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ORIGINAL ARTICLE
Year : 2015  |  Volume : 40  |  Issue : 2  |  Page : 74-79
 

Fast and accurate Monte Carlo modeling of a kilovoltage X-ray therapy unit using a photon-source approximation for treatment planning in complex media


1 Department of Medical Radiation, School of Mechanical Engineering, Shiraz University, Shiraz, Iran
2 Department of Radiotherapy and Oncology, Shiraz University of Medical Sciences, Shiraz; Radiology Research Center, Shiraz University of Medical Sciences, Shiraz, Iran
3 Department of Medical Radiation, School of Mechanical Engineering, Shiraz University, Shiraz; Radiation Research Center, School of Mechanical Engineering, Shiraz University, Shiraz, Iran
4 Department of Radiotherapy and Oncology, Shiraz University of Medical Sciences, Shiraz, Iran

Date of Submission24-Aug-2014
Date of Decision29-Jan-2015
Date of Acceptance29-Jan-2015
Date of Web Publication12-Jun-2015

Correspondence Address:
Dr. M A Mosleh-Shirazi
Physics Unit, Department of Radiotherapy and Oncology, Namazi Hospital, Shiraz University of Medical Sciences, Shiraz 71936-13311
Iran
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Source of Support: None, Conflict of Interest: None


DOI: 10.4103/0971-6203.158676

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   Abstract 

To accurately recompute dose distributions in chest-wall radiotherapy with 120 kVp kilovoltage X-rays, an MCNP4C Monte Carlo model is presented using a fast method that obviates the need to fully model the tube components. To validate the model, half-value layer (HVL), percentage depth doses (PDDs) and beam profiles were measured. Dose measurements were performed for a more complex situation using thermoluminescence dosimeters (TLDs) placed within a Rando phantom. The measured and computed first and second HVLs were 3.8, 10.3 mm Al and 3.8, 10.6 mm Al, respectively. The differences between measured and calculated PDDs and beam profiles in water were within 2 mm/2% for all data points. In the Rando phantom, differences for majority of data points were within 2%. The proposed model offered an approximately 9500-fold reduced run time compared to the conventional full simulation. The acceptable agreement, based on international criteria, between the simulations and the measurements validates the accuracy of the model for its use in treatment planning and radiobiological modeling studies of superficial therapies including chest-wall irradiation using kilovoltage beam.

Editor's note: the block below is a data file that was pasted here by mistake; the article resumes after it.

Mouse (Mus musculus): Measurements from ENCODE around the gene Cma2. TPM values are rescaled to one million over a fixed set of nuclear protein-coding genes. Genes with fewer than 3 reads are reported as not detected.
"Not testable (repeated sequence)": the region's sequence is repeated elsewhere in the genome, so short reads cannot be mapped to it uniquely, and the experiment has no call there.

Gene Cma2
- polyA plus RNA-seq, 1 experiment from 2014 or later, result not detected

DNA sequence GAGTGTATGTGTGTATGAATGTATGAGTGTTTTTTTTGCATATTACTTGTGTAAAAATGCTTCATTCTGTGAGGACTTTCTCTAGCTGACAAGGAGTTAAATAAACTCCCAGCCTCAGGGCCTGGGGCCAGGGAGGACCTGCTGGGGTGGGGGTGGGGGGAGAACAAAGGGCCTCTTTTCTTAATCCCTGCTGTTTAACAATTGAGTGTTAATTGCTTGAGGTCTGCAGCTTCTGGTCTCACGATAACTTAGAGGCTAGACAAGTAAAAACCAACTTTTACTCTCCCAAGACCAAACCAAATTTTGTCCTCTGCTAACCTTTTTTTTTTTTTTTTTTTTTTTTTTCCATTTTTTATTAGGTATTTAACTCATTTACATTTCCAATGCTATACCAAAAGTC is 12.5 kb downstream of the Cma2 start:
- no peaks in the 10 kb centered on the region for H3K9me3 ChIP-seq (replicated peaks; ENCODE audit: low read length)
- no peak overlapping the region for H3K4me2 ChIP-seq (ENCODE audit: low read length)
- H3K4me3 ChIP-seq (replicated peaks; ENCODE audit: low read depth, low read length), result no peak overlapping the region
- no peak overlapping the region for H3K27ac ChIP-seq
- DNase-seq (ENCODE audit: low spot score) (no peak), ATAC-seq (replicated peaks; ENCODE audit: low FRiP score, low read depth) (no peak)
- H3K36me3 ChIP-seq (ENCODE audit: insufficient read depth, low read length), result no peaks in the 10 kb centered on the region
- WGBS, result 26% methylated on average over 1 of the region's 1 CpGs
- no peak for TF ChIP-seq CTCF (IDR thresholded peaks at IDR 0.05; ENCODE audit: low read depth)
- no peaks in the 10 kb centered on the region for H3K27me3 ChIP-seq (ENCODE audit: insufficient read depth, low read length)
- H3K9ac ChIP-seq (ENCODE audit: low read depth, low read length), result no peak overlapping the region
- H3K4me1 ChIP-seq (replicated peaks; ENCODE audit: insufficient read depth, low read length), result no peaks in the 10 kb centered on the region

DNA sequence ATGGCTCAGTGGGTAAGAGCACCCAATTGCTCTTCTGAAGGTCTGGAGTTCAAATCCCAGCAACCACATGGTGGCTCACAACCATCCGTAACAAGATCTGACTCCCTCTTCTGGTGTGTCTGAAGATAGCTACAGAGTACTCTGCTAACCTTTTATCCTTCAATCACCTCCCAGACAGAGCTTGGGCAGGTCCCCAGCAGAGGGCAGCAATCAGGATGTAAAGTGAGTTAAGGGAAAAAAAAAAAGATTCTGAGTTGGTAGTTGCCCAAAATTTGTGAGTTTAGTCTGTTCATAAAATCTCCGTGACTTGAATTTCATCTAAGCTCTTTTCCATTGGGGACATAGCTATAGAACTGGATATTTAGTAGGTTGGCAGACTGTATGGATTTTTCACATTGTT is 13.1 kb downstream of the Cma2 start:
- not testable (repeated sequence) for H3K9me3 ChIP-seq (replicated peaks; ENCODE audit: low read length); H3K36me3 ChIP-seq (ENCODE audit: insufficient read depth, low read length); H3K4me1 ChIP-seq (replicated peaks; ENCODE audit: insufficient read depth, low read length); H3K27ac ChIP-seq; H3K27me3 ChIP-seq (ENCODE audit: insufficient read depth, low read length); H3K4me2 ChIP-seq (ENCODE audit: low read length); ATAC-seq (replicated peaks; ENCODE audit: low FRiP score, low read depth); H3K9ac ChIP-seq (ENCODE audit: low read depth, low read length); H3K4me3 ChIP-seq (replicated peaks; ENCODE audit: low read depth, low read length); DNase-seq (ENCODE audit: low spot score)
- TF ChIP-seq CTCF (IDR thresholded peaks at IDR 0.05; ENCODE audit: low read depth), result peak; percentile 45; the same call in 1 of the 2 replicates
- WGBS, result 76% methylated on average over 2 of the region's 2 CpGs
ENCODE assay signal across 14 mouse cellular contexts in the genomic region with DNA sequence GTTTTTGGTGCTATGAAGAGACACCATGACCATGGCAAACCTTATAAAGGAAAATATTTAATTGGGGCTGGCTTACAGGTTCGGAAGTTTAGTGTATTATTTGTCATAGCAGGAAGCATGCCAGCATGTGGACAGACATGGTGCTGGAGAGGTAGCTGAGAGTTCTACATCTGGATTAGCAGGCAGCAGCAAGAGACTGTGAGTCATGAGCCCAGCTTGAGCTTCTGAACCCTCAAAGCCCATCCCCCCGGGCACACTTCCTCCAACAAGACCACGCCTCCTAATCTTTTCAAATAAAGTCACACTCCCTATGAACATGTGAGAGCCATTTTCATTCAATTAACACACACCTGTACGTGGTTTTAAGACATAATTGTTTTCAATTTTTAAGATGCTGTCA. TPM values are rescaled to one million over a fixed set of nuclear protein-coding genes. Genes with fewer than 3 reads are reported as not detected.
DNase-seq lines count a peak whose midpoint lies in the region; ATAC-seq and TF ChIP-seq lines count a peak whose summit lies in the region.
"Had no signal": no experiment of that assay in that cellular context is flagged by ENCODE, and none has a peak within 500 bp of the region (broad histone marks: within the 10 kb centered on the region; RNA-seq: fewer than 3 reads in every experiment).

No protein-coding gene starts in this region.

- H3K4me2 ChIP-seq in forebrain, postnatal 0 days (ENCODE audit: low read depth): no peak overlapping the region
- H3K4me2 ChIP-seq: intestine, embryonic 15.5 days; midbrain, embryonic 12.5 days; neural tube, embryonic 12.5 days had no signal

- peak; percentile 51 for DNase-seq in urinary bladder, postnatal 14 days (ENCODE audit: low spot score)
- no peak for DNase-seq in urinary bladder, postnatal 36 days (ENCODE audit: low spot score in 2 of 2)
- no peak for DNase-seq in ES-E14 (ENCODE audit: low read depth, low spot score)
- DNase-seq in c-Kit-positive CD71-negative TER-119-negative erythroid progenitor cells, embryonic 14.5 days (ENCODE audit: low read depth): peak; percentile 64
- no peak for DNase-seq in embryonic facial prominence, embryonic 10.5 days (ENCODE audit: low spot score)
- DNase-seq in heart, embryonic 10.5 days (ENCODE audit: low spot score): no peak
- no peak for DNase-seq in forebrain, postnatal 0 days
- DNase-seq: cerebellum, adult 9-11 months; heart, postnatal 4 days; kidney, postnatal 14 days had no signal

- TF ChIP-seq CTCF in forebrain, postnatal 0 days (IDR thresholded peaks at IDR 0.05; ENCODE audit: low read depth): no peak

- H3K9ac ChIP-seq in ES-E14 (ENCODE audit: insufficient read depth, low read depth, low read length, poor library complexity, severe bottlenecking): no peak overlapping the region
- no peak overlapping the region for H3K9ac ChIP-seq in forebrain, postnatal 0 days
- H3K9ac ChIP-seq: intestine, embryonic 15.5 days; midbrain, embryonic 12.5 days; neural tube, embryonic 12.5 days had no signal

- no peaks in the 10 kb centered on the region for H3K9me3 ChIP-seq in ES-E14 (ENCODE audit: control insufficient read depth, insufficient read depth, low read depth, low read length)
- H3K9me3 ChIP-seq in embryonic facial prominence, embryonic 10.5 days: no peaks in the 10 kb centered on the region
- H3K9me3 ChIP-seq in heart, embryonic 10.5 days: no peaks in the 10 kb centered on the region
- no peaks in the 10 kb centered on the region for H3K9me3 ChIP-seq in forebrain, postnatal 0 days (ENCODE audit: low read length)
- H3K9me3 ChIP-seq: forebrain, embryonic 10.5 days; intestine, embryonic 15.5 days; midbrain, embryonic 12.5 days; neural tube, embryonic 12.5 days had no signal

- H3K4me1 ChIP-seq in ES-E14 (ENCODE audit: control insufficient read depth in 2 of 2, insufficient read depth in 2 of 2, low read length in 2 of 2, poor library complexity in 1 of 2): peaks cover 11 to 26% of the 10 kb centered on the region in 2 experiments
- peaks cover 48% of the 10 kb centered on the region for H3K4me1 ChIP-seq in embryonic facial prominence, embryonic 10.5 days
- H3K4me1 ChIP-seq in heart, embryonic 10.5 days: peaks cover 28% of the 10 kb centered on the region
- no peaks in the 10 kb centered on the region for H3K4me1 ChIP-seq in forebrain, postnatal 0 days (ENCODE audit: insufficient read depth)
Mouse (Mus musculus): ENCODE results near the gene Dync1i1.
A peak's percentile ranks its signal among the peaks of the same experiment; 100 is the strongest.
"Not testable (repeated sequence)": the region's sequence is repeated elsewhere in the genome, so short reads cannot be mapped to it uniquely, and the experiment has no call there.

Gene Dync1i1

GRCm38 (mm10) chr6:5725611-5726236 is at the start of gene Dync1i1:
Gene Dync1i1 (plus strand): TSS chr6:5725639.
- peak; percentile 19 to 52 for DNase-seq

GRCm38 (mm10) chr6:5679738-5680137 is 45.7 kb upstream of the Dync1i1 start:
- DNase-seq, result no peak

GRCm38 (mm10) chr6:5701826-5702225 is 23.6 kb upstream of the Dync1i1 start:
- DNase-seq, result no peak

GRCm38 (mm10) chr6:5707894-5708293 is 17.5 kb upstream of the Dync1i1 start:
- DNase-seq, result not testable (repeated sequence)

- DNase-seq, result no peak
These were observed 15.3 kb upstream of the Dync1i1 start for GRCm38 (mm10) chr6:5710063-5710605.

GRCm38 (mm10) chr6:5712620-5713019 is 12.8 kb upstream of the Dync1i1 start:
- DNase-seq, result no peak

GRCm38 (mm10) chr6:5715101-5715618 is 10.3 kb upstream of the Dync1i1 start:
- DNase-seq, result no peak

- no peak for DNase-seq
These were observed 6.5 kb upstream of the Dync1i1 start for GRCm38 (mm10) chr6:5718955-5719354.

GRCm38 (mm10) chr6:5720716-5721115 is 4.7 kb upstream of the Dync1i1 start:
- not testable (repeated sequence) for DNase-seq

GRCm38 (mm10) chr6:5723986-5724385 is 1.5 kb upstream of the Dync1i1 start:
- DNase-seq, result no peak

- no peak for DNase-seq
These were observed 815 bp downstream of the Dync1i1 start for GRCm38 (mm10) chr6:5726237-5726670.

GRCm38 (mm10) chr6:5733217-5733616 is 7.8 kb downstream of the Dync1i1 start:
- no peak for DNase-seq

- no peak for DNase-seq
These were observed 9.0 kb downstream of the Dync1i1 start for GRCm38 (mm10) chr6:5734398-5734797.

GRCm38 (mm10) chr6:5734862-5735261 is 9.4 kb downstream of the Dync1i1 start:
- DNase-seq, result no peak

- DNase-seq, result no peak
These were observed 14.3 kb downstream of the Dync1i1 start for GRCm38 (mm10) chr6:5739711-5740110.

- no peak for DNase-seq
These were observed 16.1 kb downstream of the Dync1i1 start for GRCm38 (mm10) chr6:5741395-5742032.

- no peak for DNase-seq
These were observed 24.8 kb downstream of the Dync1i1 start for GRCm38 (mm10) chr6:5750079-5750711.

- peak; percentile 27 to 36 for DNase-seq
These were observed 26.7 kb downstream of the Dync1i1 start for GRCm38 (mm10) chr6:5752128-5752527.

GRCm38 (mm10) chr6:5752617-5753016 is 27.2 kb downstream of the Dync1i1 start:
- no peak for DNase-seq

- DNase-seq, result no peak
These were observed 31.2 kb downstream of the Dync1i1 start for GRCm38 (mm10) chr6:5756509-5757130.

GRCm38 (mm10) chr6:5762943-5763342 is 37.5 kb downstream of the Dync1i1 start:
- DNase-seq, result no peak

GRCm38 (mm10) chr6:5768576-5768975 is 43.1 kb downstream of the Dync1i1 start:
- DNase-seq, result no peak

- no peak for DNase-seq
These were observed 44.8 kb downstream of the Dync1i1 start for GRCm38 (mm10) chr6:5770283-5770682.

Keywords: Fast Monte Carlo; kilovoltage therapy; modeling of external therapy; treatment planning


How to cite this article:
Zeinali-Rafsanjani B, Mosleh-Shirazi M A, Faghihi R, Karbasi S, Mosalaei A. Fast and accurate Monte Carlo modeling of a kilovoltage X-ray therapy unit using a photon-source approximation for treatment planning in complex media. J Med Phys 2015;40:74-9

How to cite this URL:
Zeinali-Rafsanjani B, Mosleh-Shirazi M A, Faghihi R, Karbasi S, Mosalaei A. Fast and accurate Monte Carlo modeling of a kilovoltage X-ray therapy unit using a photon-source approximation for treatment planning in complex media. J Med Phys [serial online] 2015 [cited 2019 Jun 25];40:74-9. Available from: http://www.jmp.org.in/text.asp?2015/40/2/74/158676



   Introduction Top


Standard local control rates have been observed in breast cancer patients undergoing post- mastectomy chest-wall irradiation by kilovoltage (kV) X-rays. [1] The technique, used more widely at our center in the past due to a shortage in the availability of linear accelerators, employs a single 120 kVp X-ray beam angled medially by 15 degrees and positioned usually at a 50 cm focus-to-skin distance (FSD). The origins of this treatment technique date back a few decades and its dosimetric basis is unclear. Therefore, it needs to be revisited by accurate calculation of dose distributions. In particular, accurate dose distributions are needed to perform valid radiobiological modeling analyses of this technique. [2]